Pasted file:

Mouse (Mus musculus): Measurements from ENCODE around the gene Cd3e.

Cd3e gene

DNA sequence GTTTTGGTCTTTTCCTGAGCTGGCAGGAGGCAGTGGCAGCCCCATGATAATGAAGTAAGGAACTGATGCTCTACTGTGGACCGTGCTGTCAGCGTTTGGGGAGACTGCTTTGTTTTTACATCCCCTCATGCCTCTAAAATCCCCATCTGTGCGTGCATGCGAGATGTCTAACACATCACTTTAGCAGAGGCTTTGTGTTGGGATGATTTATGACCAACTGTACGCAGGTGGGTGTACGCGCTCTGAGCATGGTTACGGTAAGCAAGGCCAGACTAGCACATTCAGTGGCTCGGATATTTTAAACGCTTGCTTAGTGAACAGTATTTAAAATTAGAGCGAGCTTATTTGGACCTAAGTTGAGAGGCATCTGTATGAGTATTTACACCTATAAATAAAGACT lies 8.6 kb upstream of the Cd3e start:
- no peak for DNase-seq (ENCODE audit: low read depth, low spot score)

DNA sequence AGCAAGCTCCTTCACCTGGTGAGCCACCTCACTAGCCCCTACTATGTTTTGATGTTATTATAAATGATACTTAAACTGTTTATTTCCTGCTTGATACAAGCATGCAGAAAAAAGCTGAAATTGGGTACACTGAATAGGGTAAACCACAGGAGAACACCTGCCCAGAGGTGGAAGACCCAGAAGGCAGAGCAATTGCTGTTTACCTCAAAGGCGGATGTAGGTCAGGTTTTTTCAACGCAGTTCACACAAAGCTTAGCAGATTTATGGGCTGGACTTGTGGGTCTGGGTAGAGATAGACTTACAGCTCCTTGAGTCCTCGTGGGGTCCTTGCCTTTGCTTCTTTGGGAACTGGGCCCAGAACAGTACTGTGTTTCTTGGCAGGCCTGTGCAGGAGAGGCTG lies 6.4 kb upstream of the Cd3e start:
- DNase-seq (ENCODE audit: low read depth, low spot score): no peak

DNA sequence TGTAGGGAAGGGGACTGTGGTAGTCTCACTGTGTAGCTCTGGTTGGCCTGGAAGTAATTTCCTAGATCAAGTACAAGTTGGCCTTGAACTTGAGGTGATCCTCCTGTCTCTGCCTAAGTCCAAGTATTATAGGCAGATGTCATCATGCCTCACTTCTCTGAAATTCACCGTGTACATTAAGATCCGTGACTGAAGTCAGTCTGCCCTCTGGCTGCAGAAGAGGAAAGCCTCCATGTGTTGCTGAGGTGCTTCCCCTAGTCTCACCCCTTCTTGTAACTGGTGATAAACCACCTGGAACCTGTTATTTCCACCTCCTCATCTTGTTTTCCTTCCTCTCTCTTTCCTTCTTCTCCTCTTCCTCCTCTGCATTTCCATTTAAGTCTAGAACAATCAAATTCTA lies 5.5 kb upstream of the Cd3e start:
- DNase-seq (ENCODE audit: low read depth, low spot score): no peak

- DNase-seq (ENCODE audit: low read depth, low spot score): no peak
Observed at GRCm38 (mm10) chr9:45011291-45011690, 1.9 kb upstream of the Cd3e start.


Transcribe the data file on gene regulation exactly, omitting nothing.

Mouse (Mus musculus): Measurements from ENCODE around the gene Cd3e.

Cd3e gene

DNA sequence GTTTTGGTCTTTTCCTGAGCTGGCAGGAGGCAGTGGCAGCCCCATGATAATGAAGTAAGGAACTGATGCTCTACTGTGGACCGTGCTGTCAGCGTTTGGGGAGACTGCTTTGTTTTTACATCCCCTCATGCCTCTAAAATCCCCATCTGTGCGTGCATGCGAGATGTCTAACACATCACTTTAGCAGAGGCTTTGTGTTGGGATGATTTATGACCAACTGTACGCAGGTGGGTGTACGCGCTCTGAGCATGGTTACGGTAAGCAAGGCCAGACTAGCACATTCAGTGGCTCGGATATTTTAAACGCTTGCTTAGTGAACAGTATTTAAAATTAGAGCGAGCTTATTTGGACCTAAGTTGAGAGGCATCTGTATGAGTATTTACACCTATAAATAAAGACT lies 8.6 kb upstream of the Cd3e start:
- no peak for DNase-seq (ENCODE audit: low read depth, low spot score)

DNA sequence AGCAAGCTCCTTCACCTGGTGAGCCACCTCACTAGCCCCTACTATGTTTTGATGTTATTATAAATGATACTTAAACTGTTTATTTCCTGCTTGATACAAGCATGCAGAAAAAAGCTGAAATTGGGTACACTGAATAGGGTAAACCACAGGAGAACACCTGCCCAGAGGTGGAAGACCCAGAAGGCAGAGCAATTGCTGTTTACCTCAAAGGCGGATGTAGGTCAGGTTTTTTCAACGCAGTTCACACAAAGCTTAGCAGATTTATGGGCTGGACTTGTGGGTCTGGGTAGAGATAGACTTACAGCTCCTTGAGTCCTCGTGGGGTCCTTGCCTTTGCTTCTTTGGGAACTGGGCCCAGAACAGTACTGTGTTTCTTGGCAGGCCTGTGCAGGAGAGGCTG lies 6.4 kb upstream of the Cd3e start:
- DNase-seq (ENCODE audit: low read depth, low spot score): no peak

DNA sequence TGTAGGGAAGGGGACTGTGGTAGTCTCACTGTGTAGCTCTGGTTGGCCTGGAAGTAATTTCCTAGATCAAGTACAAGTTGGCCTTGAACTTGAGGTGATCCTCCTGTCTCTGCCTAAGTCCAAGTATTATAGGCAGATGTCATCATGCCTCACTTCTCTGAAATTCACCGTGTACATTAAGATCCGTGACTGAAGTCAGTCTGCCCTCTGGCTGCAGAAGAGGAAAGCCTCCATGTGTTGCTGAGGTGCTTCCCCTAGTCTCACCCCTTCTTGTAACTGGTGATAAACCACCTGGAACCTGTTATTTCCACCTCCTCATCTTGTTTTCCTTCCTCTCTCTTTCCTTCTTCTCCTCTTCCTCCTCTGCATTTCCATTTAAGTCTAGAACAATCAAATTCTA lies 5.5 kb upstream of the Cd3e start:
- DNase-seq (ENCODE audit: low read depth, low spot score): no peak

- DNase-seq (ENCODE audit: low read depth, low spot score): no peak
Observed at GRCm38 (mm10) chr9:45011291-45011690, 1.9 kb upstream of the Cd3e start.